Wednesday, September 28, 2011

An Unexpected Second Career

Police Detective Walter Stallings blogs for

Peggy Ehrhart, author of

a Maxx Maxwell Mystery

I never thought I’d be grateful to Maxx Maxwell.  She sure made a bad impression on me the first time we met.  I was sitting in my office—I was still a cop back then—when the desk clerk buzzed to say somebody wanted to see me about a suicide case the week before.  Some crazy guitar player named Jimmy Nashville decided to jump out his window.  Problem was he lived on the ninth floor.  I say “crazy guitar player” because that’s what I thought then.  I don’t see things that way anymore.  But we’ll get to that.  So anyway I went out front to see what was going on.
As soon as she opened her mouth I recognized her, her voice anyway.  Because she’d been pestering me on the phone.  Saw an article in the Times quoting us as saying the death wasn’t being investigated as a homicide and she wanted to know why not.  In that first phone conversation, I told her there was no evidence of foul play, which was completely true.  When people are pushed out a window they usually land closer to the building than when they jump.  This guy did land pretty close to his building, but there was no sign of a fight in his apartment—no furniture knocked around or anything like that.  She told me he was in her band, a blues band, and he would never kill himself before a gig.  Apparently she found out he was dead when she came to pick him to go play down in the Village.  She thought he had been murdered, said some big guy had been following him around hassling him. 

You can probably guess how cops feel when people try to solve their cases for them.

I told her she could check back with me when we got the autopsy report—basically just to get rid of her.  But a couple of days later there she was on the phone again.  The autopsy report wasn’t in, but now she wanted to know if the crime scene tape was still up.  I reminded her that as far as we were concerned, there hadn’t been a homicide. So she asked if it was OK if she went inside the apartment.  I asked if she had a key.  She said, “No, but I’ll think of something” and then she hung up on me.

So now she was standing in front of me, with a mop of blond hair and wearing cut-off  jeans and a halter top.  Somewhere in her thirties—and good-looking, I had to admit.  A little skinny but shaped nice where it counts.

It didn’t seem like she was going to leave until she said what she came to say, so I led her back to my office.  She trailed along telling me that she thought she found something important in the apartment, so I made a crack about saving it till I was sitting down because I couldn’t take much excitement anymore and wanted to survive till I retired, which was coming right up. 

I had mixed feelings about retirement, like anybody.  But now I’ve got a whole new career, thanks to her.

When we got to my office, I felt bad for her because she was shivering.  We don’t sit around in cutoffs and halter tops all day so I guess maybe the AC was turned up a little high.  She pulled a guitar pick out of the pocket of the cutoffs.  It seems Jimmy Nashville didn’t use a pick when he played guitar, so finding this pick in his apartment had convinced her she knew who his killer was.  Not the big guy who was following him around, but someone else.  And it seems the amplifier in Jimmy Nashville’s apartment was turned way up—loud.  That fit with her theory about who killed him—the guy who had the guitar-player job in her band before Jimmy got it.  It seems she fired the first guy and gave his job to Jimmy.  I guess that could be a motive for murder, at least if you read a lot of detective fiction, which I don’t.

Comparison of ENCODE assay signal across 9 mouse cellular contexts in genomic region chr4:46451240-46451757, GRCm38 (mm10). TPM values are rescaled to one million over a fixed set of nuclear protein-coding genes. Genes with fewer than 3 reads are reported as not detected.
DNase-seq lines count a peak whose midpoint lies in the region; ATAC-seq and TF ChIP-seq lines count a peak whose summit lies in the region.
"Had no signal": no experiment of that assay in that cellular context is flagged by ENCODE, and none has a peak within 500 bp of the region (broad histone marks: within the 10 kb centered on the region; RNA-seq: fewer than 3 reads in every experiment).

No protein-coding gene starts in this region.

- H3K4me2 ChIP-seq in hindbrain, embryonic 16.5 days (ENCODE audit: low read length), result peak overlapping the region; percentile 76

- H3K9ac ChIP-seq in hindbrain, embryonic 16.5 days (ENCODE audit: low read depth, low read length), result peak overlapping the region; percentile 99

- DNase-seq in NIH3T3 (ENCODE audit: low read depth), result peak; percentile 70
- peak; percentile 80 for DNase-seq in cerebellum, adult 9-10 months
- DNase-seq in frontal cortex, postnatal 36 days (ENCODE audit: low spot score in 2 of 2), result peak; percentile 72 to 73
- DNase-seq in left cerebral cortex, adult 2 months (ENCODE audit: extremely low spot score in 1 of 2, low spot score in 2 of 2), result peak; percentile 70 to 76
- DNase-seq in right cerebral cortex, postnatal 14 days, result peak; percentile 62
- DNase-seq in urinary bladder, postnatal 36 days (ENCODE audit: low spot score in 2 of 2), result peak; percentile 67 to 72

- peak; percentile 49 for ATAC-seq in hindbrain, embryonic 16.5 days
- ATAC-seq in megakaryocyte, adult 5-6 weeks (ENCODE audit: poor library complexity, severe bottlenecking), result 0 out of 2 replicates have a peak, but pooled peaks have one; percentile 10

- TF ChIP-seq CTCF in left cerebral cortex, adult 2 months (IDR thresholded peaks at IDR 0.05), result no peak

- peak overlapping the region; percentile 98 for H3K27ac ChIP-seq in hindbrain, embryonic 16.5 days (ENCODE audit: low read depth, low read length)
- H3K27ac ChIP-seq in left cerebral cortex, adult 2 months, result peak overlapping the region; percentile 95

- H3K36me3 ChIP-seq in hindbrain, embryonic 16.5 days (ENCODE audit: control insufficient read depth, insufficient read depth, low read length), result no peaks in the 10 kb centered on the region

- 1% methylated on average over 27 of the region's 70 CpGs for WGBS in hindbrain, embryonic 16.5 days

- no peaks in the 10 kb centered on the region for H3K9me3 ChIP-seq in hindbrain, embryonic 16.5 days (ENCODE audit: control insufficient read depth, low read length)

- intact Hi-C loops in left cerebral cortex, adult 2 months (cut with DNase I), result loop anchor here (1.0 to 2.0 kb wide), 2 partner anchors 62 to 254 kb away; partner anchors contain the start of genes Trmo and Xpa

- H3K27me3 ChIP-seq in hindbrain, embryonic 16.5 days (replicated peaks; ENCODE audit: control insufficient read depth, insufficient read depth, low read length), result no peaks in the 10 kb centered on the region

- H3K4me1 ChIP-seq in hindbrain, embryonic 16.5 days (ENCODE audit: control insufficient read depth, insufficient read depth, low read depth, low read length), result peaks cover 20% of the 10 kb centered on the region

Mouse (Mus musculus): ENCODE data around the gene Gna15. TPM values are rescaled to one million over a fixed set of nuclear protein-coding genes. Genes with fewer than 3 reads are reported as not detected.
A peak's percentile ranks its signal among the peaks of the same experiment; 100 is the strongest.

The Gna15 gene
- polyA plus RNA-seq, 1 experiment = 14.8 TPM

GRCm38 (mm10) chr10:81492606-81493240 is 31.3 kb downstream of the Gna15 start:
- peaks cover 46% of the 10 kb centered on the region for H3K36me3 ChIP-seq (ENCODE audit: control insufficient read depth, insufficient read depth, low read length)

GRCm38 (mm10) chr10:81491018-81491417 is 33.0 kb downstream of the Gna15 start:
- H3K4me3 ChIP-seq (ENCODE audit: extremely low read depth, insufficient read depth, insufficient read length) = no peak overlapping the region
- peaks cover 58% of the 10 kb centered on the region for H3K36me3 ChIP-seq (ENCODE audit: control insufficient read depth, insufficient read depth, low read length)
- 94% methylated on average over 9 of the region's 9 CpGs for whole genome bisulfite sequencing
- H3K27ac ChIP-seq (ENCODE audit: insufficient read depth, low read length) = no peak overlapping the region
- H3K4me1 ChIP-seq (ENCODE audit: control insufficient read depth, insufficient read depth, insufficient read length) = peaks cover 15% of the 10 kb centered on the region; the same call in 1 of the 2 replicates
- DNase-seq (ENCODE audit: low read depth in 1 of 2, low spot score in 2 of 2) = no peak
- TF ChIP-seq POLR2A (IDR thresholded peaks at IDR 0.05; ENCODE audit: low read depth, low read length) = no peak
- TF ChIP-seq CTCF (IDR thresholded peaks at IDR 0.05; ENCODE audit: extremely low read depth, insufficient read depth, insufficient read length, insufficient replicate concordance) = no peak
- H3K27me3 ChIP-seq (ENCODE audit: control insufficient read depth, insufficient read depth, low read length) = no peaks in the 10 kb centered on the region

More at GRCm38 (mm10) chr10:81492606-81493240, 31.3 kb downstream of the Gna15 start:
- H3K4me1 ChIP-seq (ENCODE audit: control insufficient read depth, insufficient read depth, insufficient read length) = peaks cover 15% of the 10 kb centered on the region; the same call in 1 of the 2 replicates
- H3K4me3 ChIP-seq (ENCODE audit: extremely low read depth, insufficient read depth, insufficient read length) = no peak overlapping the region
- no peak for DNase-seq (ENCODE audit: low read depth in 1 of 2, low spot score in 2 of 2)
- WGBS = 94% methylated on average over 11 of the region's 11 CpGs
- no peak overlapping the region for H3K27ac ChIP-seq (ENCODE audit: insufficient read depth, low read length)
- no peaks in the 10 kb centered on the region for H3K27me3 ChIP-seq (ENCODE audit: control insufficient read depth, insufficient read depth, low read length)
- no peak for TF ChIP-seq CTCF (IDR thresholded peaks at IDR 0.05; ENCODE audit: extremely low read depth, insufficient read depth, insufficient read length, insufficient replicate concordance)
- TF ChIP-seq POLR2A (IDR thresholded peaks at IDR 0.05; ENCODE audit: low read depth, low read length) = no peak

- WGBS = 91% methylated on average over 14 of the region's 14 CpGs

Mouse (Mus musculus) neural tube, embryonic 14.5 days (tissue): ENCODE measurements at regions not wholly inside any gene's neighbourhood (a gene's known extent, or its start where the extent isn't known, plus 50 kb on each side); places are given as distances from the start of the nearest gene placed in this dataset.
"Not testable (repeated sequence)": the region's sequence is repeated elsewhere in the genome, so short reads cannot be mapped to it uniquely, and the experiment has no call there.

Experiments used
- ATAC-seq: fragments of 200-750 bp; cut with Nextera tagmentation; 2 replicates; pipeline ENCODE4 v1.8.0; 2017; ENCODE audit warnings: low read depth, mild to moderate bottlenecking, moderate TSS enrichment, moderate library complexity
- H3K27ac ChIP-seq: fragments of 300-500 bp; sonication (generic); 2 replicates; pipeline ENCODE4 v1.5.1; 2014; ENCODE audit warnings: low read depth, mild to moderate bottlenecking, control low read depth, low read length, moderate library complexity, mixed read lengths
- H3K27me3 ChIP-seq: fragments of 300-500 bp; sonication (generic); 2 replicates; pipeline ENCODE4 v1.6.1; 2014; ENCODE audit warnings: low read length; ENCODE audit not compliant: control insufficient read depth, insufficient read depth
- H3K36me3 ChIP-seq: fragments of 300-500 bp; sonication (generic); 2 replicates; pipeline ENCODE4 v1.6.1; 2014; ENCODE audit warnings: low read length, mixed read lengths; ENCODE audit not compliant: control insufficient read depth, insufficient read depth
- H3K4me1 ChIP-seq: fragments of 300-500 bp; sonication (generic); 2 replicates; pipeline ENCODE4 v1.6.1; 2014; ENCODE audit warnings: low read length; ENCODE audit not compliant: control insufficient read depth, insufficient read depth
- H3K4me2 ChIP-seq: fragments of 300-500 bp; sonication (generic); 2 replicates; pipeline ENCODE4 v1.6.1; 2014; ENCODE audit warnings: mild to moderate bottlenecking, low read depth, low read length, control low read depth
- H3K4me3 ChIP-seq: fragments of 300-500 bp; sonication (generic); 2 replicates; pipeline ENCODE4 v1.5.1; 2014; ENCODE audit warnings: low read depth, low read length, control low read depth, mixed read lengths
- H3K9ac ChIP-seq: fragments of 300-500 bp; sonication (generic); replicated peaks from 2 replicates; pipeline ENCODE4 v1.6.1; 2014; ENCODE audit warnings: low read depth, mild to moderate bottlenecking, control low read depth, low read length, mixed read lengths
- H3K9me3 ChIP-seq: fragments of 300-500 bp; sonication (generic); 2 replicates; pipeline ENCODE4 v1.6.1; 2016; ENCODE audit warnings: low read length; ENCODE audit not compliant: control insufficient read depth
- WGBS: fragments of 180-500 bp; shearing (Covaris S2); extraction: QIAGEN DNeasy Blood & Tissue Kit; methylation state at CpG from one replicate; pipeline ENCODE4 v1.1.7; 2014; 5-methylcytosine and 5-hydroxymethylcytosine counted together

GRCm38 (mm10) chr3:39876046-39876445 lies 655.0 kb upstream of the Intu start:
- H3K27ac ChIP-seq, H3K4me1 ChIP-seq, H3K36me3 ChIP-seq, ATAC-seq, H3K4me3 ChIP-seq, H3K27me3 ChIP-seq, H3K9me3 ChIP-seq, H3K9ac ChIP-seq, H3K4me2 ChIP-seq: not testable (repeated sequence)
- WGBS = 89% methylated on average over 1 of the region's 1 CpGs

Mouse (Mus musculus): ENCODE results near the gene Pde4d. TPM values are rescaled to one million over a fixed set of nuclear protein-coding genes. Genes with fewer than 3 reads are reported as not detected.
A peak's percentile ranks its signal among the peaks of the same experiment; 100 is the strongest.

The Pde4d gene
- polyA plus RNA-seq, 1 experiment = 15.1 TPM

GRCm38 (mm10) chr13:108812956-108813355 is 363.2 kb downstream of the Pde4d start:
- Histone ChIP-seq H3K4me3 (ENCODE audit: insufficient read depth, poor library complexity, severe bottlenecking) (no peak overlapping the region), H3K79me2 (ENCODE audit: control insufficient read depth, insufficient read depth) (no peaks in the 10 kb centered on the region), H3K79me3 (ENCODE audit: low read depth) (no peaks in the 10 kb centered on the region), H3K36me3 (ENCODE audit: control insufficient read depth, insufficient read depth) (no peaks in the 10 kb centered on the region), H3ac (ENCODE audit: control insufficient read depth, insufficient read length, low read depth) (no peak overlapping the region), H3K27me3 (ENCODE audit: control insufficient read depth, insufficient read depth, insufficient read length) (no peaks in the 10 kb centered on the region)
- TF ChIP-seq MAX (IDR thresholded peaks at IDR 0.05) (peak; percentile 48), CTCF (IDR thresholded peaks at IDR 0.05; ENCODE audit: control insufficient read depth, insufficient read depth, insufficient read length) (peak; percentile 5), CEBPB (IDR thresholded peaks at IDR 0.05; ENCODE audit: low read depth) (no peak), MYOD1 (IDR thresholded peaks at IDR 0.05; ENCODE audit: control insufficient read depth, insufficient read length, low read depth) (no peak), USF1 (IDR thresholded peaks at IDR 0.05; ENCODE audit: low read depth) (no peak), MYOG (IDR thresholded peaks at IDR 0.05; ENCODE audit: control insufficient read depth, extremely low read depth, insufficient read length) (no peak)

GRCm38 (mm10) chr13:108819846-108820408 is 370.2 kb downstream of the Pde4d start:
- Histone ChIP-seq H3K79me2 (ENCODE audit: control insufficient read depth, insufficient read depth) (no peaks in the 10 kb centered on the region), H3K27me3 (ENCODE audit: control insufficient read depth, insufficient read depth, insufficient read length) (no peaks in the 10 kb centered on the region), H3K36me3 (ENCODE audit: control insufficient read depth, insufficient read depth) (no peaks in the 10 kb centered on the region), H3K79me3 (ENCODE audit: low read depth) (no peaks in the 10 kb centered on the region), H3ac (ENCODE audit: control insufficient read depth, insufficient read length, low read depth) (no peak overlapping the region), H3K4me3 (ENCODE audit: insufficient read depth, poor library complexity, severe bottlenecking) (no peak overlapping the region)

I listened politely, like we’re supposed to.  After all, the public pays our salary.  But I hustled her out of there as fast as I could, and I thought that was the end of it.

But it wasn’t.  A couple of days later, she was back again, pestering me about the autopsy results.  Well, they were in, and they made it even more obvious that he’d gone out the window on his own—no signs that he struggled with anybody, no skin under his fingernails or anything like that. 

She looked pretty dejected on her way out, and it dawned on me that it must be hard to have your guitar player die.  So I asked if she was keeping the band going.  Just to be polite.  Like I said, the public pays our salary.  But maybe there was another reason too.  I found myself telling her, even though I didn’t plan to, that a long long time before I became a cop, I used to play the drums.

Never thought I’d do it again in this lifetime, but one thing led to another . . . and thanks to Maxx Maxwell I have a new career in retirement.  I’m a drummer again, in her band.  They call me “Big Walt” Stallings.  And she turned out to be a pretty good detective.

Peggy Ehrhart is the author of the Maxx Maxwell mystery series.  In the first book, Sweet Man Is Gone, Maxx (real name: Elizabeth) solved the puzzle surrounding the death of her guitar player, Jimmy Nashville.  Sweet Man Is Gone came out in hardcover from Five Star/Gale/Cengage in 2008 and is now available on Kindle and Nook, from the Apple iBookstore, and in other ebook formats.  The sequel, Got No Friend Anyhow, appeared in January 2011.  Maxx is also featured in Murder Gets the Blues, a collection of three music-themed stories available on Kindle.


  1. I hope to hear your band play one of these days!

  2. What a great second career. I hope you help out with the sleuthing!

  3. Something tells me this was meant to be! Hope you make beautiful music together.

  4. Sounds like a good combo -- making music and fighting crime -- together.

  5. Isn't this how romances sometimes start?

    ~ Krista